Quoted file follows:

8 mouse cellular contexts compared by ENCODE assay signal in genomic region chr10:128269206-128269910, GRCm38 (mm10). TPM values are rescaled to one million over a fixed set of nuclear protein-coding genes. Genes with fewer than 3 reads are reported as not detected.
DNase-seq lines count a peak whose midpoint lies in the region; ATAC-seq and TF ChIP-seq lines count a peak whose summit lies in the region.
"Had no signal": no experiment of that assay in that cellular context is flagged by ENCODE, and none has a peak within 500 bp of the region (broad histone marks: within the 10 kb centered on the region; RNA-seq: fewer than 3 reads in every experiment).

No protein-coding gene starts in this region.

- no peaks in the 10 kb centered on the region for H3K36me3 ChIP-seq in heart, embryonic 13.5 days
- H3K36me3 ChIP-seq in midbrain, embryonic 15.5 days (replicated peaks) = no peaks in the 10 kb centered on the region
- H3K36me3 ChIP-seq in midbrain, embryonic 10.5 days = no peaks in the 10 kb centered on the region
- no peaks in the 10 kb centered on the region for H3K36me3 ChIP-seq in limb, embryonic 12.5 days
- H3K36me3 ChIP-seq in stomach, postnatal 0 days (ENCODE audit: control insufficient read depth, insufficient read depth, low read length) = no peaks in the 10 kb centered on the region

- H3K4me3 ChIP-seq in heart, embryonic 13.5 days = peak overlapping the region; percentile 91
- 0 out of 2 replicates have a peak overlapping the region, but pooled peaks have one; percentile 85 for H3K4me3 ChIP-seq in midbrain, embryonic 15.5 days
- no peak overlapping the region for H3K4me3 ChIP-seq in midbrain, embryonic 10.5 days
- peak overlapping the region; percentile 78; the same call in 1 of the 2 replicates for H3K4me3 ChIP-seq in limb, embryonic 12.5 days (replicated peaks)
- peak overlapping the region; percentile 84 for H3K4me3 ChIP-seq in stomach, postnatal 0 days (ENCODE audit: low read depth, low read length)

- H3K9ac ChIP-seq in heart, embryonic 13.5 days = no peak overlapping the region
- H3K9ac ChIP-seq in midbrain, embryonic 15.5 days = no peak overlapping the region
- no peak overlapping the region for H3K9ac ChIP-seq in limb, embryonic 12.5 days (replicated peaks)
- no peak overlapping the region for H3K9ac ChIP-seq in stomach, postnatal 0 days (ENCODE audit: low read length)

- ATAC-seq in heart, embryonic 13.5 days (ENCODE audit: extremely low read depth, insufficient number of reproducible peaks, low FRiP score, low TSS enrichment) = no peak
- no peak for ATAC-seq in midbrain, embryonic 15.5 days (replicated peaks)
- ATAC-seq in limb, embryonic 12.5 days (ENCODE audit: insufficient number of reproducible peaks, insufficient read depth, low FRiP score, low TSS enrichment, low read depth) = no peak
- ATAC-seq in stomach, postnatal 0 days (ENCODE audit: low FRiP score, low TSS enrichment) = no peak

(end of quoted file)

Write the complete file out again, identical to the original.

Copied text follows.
8 mouse cellular contexts compared by ENCODE assay signal in genomic region chr10:128269206-128269910, GRCm38 (mm10). TPM values are rescaled to one million over a fixed set of nuclear protein-coding genes. Genes with fewer than 3 reads are reported as not detected.
DNase-seq lines count a peak whose midpoint lies in the region; ATAC-seq and TF ChIP-seq lines count a peak whose summit lies in the region.
"Had no signal": no experiment of that assay in that cellular context is flagged by ENCODE, and none has a peak within 500 bp of the region (broad histone marks: within the 10 kb centered on the region; RNA-seq: fewer than 3 reads in every experiment).

No protein-coding gene starts in this region.

- no peaks in the 10 kb centered on the region for H3K36me3 ChIP-seq in heart, embryonic 13.5 days
- H3K36me3 ChIP-seq in midbrain, embryonic 15.5 days (replicated peaks) = no peaks in the 10 kb centered on the region
- H3K36me3 ChIP-seq in midbrain, embryonic 10.5 days = no peaks in the 10 kb centered on the region
- no peaks in the 10 kb centered on the region for H3K36me3 ChIP-seq in limb, embryonic 12.5 days
- H3K36me3 ChIP-seq in stomach, postnatal 0 days (ENCODE audit: control insufficient read depth, insufficient read depth, low read length) = no peaks in the 10 kb centered on the region

- H3K4me3 ChIP-seq in heart, embryonic 13.5 days = peak overlapping the region; percentile 91
- 0 out of 2 replicates have a peak overlapping the region, but pooled peaks have one; percentile 85 for H3K4me3 ChIP-seq in midbrain, embryonic 15.5 days
- no peak overlapping the region for H3K4me3 ChIP-seq in midbrain, embryonic 10.5 days
- peak overlapping the region; percentile 78; the same call in 1 of the 2 replicates for H3K4me3 ChIP-seq in limb, embryonic 12.5 days (replicated peaks)
- peak overlapping the region; percentile 84 for H3K4me3 ChIP-seq in stomach, postnatal 0 days (ENCODE audit: low read depth, low read length)

- H3K9ac ChIP-seq in heart, embryonic 13.5 days = no peak overlapping the region
- H3K9ac ChIP-seq in midbrain, embryonic 15.5 days = no peak overlapping the region
- no peak overlapping the region for H3K9ac ChIP-seq in limb, embryonic 12.5 days (replicated peaks)
- no peak overlapping the region for H3K9ac ChIP-seq in stomach, postnatal 0 days (ENCODE audit: low read length)

- ATAC-seq in heart, embryonic 13.5 days (ENCODE audit: extremely low read depth, insufficient number of reproducible peaks, low FRiP score, low TSS enrichment) = no peak
- no peak for ATAC-seq in midbrain, embryonic 15.5 days (replicated peaks)
- ATAC-seq in limb, embryonic 12.5 days (ENCODE audit: insufficient number of reproducible peaks, insufficient read depth, low FRiP score, low TSS enrichment, low read depth) = no peak
- ATAC-seq in stomach, postnatal 0 days (ENCODE audit: low FRiP score, low TSS enrichment) = no peak